Feyre survived Amarantha’s clutches to return to the Spring Court—but at a steep cost. Though she now has the powers of the High Fae, her heart remains human, and it can’t forget the terrible deeds she performed to save Tamlin’s people.
Nor has Feyre forgotten her bargain with Rhysand, High Lord of the feared Night Court. As Feyre navigates its dark web of politics, passion, and dazzling power, a greater evil looms—and she might be key to stopping it. But only if she can harness her harrowing gifts, heal her fractured soul, and decide how she wishes to shape her future—and the future of a world cleaved in two.
With more than a million copies sold of her beloved Throne of Glass series, Sarah J. Maas’s masterful storytelling brings this second book in her seductive and action-packed series to new heights.
After my reassessment of the first book in this series, and my utter disappointment at the last book in the TOG series, I didn’t know how this book was going to go.
Well, right of the bat, I was so much more enthralled by the story. I didn’t get bored or sidetracked, I was hooked basically immediately. Both Tamlin and Feyre are so broken from all that happened, and it was really interesting watching them try to navigate their feelings about themselves, each other, and the future. Unlike the horrendous character transformations that occurred in Queen of Shadows – that have me questioning if I will even finish that series, I have not by the way – I was so happy that the reactions from all these characters still felt true to their nature.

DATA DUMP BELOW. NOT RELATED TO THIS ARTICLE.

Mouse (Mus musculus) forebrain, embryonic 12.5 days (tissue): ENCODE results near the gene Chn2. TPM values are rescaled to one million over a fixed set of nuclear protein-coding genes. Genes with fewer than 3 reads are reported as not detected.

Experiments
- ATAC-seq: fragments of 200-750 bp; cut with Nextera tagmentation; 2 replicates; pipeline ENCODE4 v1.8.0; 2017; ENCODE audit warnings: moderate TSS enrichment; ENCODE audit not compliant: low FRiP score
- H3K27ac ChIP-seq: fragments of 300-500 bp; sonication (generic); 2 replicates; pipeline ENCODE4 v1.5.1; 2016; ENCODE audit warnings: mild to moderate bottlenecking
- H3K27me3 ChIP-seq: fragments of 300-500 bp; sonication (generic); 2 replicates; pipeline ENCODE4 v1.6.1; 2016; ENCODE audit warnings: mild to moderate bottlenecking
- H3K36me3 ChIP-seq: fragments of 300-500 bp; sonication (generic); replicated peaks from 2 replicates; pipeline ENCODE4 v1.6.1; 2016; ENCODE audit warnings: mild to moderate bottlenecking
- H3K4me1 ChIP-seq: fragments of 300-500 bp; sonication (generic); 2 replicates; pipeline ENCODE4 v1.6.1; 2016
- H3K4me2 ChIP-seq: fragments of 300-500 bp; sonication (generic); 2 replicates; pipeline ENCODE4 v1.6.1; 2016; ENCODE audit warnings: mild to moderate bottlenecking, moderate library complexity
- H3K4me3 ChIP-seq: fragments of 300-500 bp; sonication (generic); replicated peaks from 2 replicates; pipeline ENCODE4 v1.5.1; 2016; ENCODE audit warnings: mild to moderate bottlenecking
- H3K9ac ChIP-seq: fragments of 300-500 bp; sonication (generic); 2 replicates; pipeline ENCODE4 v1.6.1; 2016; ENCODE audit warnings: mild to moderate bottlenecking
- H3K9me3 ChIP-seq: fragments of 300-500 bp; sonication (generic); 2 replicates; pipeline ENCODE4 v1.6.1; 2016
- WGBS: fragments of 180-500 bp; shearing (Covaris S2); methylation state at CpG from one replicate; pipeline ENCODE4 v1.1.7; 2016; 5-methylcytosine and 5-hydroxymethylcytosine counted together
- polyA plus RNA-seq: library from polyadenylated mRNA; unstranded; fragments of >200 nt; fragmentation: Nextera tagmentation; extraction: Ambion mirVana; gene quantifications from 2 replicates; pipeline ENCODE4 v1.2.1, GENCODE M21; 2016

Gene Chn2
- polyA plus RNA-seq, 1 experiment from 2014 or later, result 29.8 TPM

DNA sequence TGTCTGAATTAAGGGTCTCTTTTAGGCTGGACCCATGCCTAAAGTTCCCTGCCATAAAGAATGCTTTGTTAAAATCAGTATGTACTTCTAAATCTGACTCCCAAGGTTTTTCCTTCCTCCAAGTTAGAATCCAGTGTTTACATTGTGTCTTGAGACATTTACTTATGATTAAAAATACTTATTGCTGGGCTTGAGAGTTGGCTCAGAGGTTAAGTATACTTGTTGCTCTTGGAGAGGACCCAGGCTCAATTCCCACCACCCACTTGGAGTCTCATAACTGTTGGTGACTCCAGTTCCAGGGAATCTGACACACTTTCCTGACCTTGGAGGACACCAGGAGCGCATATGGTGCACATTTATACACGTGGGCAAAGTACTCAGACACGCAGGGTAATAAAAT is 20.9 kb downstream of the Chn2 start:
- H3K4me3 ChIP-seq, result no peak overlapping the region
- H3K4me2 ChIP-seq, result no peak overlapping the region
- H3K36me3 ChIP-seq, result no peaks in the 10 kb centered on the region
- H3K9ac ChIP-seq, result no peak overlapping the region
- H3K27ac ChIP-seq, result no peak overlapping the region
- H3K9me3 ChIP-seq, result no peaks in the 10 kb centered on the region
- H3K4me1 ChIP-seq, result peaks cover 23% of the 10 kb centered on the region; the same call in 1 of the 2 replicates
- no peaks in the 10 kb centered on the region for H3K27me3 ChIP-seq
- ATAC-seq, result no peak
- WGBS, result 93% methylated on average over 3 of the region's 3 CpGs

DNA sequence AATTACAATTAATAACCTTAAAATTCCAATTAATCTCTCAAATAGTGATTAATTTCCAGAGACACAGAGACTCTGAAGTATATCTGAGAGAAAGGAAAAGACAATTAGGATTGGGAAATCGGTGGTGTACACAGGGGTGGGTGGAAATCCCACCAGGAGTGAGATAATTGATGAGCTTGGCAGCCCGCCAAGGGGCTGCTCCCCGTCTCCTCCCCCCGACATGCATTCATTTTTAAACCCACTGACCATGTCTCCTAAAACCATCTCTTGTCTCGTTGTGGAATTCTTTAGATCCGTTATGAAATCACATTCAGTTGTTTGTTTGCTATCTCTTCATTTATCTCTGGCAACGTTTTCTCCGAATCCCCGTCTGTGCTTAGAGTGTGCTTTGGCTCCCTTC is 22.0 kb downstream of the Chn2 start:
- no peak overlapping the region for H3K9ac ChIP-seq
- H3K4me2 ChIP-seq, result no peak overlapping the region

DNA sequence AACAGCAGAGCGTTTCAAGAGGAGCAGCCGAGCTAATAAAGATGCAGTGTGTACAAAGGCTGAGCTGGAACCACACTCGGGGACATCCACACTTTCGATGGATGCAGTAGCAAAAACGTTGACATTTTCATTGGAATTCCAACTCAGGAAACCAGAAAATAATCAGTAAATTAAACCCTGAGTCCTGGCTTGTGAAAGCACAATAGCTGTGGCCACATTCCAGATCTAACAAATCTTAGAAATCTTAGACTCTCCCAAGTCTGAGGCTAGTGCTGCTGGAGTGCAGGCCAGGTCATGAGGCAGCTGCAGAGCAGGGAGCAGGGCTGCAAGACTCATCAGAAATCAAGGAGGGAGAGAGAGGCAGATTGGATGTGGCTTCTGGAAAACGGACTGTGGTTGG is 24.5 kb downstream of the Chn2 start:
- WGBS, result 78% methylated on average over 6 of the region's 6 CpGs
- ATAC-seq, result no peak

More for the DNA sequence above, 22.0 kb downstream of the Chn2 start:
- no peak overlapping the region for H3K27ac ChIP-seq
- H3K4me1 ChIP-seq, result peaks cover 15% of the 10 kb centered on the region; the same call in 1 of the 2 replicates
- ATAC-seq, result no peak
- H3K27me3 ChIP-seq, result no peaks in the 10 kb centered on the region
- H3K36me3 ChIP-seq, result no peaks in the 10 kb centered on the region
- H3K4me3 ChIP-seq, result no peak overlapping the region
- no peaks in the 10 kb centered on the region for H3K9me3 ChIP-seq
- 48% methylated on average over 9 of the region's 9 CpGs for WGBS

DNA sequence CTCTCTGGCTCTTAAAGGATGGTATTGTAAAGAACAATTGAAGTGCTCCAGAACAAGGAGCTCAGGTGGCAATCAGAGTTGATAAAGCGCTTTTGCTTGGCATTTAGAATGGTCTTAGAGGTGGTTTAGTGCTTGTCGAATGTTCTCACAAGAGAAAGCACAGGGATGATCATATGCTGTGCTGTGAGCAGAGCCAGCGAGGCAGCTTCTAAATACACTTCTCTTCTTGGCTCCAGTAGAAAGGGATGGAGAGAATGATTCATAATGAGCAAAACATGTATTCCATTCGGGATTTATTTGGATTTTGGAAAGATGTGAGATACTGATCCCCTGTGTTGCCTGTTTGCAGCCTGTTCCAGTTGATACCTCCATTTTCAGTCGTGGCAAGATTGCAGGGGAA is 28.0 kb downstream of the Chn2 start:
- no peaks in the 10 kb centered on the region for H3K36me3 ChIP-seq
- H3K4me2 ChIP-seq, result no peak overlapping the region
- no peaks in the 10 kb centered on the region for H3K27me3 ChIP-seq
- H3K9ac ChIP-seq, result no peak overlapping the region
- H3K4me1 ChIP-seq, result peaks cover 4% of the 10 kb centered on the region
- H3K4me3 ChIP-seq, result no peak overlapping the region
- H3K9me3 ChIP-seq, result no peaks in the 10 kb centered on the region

Tamlin is doing everything he can to keep the ones he loves safe, and making sure he is seen as the strength and leader he thinks he needs to be as a High Lord. Feyre is trying to figure out who she is after the traumatic events that happened to her, and that she exacted on others. She’s having to decide if the strength she found in herself Under the Mountain is who she wants to become. While these two navigate their issues, they don’t necessarily do it well together, but I never felt like one of them was purposefully trying to hurt the other; they just didn’t quite know how to be together without reliving all the horrors they had been through for each other. Rhysand was a very interesting character from the beginning, and he’s also going through a lot of post-traumatic issues from his time with Amarantha. Watching these three deal with their issues in very different ways was so interesting and well done.
Beyond the tumultuous relationships, we get a slew of new characters. Let me just say, I hated Ianthe from the very beginning,but I really hope to see more of her in the next book. The inner circle of the night court – Azriel, Cassian, Mor, and Amren – is so well done. Each character has very specific traits and character aspects, but together they create such a strong and supportive family.
The political aspect of this book is so much deeper than in the first and I really liked seeing the different players. Tamlin and his court are still the most unknown to me, but we get a look at the Summer court, the human queens, and even the King of Hybern. All of these players have very different priorities, and it’s so intriguing to watch as their personal wants influence the greater aspect of the coming war.
The book ends on a bit of a cliff hanger, and I can’t wait to see how it all plays out in the next book! Maas has redeemed herself to me a bit, hopefully she can keep it up!